There's less pressure. Coaches are driven crazy because at least half the kids on every team show up for games 30 seconds before the game starts.
But that's house league lacrosse. And that's part of the charm.
There are no white boards with markers or extra practices or practice jerseys. When kids register, they are allowed to say which kids they would like to play with, and which coach they would like. Within the boundaries of avoiding stacking a team, those requests are met.
Which is to say, it is nothing like house league hockey. Minor hockey is larger and more complex and has to have a rigid structure. House league lacrosse? Like I said, part of the charm is that it doesn't have to be like hockey, and few people take it quite so seriously.
And for volunteers like us, and many others like us, Gala Day -- where every kid gets a t-shirt and an award of some kind -- the is a validation of how much the kids appreciate it. Rep players don't get an Oakville lacrosse t-shirt -- only the house league kids and coaches.
And for weeks and weeks after, wherever you go in Oakville, you will see those shirts everywhere, like a badge of honour.
Gala Day is Saturday at Glen Abbey, from 8 a.m. till 7 p.m. on both floors. It will be a blast.
- - -
Last night Pad and the bantam Hawks held a gloves-sticks-and-helmets-only workout at Glen Abbey -- 45 minutes of running the trails and then an hour of stick skills work on the floor. Having played five games in the previous four days, and the temperatures and humidity creeping up, the coaches will often ease up to let bruises heal and allow for a little team building in the teaching process.
With The Killers on my iPod I walked the track at the high school for an hour (the absence of cartilage in my left knee long ago ended my running days) and it was a great evening. Two other lacrosse dads ran lightly while a huge orange sun settled over the trees and two young high school track athletes did the lonely spade work which is their solitary confinement -- clearing hurdles when no one but a coach is watching; running lap after lap after lap by yourself, trying to find an edge. A couple of kids kicked a soccer ball around. The neighbouring ball diamond buzzed with the banter of baseball and the occasional crack of bat on ball. I did about five kilometres and then went home to shower before retrieving Pad, who had a great night.
He was excited to tell be how he and two others were so far in front of the pack on the trails that they got lost, which given the sense of direction in our house didn't come as a complete surprise. They eventually found their way back to the rink without a GPS.
The big treat of the night was that National Lacrosse League star Blaine Manning of the Toronto Rock ran the practice. Having Blaine Manning run a lacrosse practice would be the lacrosse equivalent of having someone like Brendan Shanahan show up to run a hockey practice. The kids were thrilled.
- - -
The calendar says we have a few days to go, but in our house it's already summer, baby. Pass the sunscreen.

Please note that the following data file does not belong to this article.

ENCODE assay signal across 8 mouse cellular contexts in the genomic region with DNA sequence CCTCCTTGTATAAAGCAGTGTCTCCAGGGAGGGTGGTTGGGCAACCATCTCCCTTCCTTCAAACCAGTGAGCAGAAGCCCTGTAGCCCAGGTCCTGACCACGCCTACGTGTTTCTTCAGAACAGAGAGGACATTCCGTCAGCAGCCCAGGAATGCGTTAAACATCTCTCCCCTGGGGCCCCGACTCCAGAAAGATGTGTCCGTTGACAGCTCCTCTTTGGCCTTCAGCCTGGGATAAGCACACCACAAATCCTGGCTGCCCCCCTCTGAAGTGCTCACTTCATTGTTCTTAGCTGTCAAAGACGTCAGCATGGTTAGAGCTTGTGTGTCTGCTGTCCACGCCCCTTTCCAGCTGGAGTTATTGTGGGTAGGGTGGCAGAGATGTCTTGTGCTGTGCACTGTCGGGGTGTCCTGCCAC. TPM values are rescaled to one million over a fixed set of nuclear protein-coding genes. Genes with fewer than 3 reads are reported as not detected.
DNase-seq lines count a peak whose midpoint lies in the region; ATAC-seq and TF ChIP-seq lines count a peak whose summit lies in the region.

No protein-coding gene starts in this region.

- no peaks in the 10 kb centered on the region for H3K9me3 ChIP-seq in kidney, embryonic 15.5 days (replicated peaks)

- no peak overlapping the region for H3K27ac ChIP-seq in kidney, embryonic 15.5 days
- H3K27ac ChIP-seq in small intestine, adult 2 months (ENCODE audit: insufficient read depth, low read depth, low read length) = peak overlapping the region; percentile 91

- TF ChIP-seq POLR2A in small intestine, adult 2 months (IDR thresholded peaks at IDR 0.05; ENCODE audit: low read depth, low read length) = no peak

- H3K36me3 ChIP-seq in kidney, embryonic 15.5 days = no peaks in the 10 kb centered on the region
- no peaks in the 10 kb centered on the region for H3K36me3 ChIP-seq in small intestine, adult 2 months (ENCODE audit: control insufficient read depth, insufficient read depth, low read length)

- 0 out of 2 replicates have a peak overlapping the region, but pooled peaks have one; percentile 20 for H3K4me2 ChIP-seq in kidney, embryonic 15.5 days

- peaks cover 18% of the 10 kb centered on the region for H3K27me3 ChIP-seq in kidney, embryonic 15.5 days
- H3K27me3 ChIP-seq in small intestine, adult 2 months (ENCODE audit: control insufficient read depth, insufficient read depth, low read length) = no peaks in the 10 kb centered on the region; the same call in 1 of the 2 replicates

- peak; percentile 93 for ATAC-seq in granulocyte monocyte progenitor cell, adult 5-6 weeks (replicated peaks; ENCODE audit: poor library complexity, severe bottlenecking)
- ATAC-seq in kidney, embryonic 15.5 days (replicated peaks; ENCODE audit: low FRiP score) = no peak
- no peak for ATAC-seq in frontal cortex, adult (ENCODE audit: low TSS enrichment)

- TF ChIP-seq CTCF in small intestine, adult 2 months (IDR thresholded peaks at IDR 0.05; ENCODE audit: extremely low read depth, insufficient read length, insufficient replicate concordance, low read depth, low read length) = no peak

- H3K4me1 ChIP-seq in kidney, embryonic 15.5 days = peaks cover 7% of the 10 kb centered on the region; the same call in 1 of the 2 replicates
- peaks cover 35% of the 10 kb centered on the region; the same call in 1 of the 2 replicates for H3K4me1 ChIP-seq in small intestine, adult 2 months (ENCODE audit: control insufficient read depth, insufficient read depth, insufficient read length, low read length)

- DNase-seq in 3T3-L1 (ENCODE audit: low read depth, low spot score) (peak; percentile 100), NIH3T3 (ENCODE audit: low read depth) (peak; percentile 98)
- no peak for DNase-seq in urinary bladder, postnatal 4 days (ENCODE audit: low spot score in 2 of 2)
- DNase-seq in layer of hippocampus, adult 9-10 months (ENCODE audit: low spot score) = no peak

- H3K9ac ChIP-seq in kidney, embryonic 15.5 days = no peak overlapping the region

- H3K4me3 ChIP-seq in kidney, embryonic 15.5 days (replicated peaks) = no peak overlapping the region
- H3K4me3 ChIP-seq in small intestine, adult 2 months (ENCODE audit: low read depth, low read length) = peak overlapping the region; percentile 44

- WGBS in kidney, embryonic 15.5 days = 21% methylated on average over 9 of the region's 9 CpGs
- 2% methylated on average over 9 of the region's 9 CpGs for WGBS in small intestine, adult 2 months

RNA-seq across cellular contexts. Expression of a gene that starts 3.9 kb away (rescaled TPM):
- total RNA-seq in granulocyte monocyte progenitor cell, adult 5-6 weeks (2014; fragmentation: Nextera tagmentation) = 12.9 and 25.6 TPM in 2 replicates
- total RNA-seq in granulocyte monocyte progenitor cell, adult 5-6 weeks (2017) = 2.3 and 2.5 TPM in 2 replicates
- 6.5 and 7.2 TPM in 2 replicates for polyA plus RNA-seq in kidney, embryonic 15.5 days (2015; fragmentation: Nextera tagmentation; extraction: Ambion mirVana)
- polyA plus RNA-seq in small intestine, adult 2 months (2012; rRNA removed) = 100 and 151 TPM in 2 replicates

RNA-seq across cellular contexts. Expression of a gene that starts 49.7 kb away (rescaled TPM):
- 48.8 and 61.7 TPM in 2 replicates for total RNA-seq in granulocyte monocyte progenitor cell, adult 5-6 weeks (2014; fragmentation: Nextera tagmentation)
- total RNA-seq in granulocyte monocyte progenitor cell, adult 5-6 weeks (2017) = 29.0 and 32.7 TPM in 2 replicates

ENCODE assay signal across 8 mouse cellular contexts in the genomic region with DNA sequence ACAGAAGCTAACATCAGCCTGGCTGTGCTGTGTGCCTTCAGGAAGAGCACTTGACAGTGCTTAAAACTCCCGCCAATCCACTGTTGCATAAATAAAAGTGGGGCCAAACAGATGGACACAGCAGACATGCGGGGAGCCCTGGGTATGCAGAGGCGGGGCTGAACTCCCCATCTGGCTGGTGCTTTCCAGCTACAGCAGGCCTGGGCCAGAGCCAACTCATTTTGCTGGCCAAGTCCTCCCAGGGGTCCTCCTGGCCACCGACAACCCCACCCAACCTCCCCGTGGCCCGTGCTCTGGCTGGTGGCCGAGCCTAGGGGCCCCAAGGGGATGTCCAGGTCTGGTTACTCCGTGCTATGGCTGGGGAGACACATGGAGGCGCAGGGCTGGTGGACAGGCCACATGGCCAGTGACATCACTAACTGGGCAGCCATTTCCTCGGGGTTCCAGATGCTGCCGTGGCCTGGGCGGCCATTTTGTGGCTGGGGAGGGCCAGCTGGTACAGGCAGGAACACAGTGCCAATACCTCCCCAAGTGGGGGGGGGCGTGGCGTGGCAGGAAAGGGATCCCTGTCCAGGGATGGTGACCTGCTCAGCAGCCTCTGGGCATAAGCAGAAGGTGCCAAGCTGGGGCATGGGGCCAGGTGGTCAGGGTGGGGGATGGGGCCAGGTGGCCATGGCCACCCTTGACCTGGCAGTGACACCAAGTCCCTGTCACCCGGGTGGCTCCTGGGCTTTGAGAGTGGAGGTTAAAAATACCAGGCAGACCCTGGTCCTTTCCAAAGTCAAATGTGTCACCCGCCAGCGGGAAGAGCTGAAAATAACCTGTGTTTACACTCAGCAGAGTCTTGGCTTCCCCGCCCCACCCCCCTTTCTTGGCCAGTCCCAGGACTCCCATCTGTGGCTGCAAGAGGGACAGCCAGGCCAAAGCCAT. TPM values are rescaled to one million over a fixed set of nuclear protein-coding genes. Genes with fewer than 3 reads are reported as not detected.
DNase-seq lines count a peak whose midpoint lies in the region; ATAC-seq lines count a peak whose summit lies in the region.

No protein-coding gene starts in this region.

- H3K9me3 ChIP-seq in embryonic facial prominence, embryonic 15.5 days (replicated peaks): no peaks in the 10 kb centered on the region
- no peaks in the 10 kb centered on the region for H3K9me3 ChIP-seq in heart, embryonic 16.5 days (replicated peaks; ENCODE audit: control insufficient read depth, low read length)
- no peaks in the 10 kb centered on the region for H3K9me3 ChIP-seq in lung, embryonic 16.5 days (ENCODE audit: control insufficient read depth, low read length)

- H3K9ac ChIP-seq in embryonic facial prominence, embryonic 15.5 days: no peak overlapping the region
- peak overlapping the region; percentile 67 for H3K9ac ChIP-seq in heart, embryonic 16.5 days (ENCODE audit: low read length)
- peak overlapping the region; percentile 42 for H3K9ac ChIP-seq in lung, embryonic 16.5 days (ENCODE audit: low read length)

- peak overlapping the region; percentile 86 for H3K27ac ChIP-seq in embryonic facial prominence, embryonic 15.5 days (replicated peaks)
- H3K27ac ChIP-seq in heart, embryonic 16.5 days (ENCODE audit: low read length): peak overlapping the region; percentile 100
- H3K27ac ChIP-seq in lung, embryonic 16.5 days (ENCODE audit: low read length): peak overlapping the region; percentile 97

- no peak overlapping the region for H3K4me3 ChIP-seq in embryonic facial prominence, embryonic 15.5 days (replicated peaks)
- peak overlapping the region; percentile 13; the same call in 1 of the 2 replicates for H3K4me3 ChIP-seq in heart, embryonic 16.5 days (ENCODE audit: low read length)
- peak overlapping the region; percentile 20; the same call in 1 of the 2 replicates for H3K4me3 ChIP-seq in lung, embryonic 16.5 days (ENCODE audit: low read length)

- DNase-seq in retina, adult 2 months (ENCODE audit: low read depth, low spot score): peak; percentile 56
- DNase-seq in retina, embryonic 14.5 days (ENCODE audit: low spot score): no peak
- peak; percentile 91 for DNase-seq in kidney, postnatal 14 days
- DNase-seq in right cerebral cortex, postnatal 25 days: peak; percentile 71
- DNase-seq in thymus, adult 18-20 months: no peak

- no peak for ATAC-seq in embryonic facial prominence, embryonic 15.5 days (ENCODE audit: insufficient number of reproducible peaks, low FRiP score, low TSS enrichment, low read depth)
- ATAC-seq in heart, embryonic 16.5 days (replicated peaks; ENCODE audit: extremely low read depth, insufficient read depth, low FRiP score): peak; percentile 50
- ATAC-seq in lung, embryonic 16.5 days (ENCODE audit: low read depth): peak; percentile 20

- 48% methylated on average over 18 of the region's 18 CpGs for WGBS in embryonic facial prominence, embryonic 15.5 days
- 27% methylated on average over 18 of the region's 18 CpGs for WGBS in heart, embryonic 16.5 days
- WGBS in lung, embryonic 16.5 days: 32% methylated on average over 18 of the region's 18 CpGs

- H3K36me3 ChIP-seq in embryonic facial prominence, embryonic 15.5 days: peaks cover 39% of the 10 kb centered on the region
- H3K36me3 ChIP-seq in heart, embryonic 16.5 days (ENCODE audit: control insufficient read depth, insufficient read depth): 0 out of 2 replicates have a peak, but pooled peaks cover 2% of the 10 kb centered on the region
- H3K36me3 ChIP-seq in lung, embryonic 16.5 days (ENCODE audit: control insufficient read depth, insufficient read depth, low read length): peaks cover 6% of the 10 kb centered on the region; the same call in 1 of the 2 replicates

June 18, 2007
Events of the last day compel me to urge you to drive carefully. Awful things happen on our highways and sometimes there is nothing you can do about it.
But sometimes there is.
The next time you're on the 401 or QEW going 135 kilometres an hour, slow down. So you get to Orangeville four minutes later because you're going 118 kilometres an hour. Big deal. You and your kids will be safe.
If the guy behind you really wants that 12 feet of highway in front of you, let him have it. It's just not worth the ugly consequences of reacting to aggressive driving by driving aggressively.
June 18, 2007
Well, after building up a 4-1 lead the bantam Hawks folded and lost 7-5 to Guelph in the final of the lacrosse tournament last evening. Pad wasn't in a very good mood, nor, I suspect, were many others.
On the flip side, the novice 2 Hawks were trailing Burlington 4-0 after one period and rallied with five straight goals en route to a thrilling 6-5 win in their final. And that was a win well worth celebrating.
The Hawks peewee team was also in the tournament, but I'm not sure how they fared.
The bantams will practice tonight in oppressive heat, which may be good for the soul. Otherwise, they'll just sweat a lot and smell badly.
- - -
After the game in Guelph we sprinted home with enough time to see Tiger play the final two holes of the U.S. Open, but given the conditions none of us expected Woods to pull a rabbit out of a hat. And he didn't, and Argentina's Angel Caberra was -- to my mind anyway -- a surprise winner. Caberra isn't exactly a flash in the pan. He's previously finished in the top 10 in half a dozen majors. But there's no doubt this was his career defining day.
June 17, 2007
Hi all. Hope the dads are having a good Father's Day, whatever that means in your household.
In ours, today that means a quiet start to the day and then running back to Guelph for the final of the Chuck Miller Royal City Lacrosse Classic. Pad and the bantam Hawks made the final by virtue of their 2-0-1 record in preliminary play, with wins over Mississauga and Sarnia and tie with the hosts from Guelph.
And today, they'll play Guelph for all the marbles.
We'll be reporting in later with scores and highlights.
- - -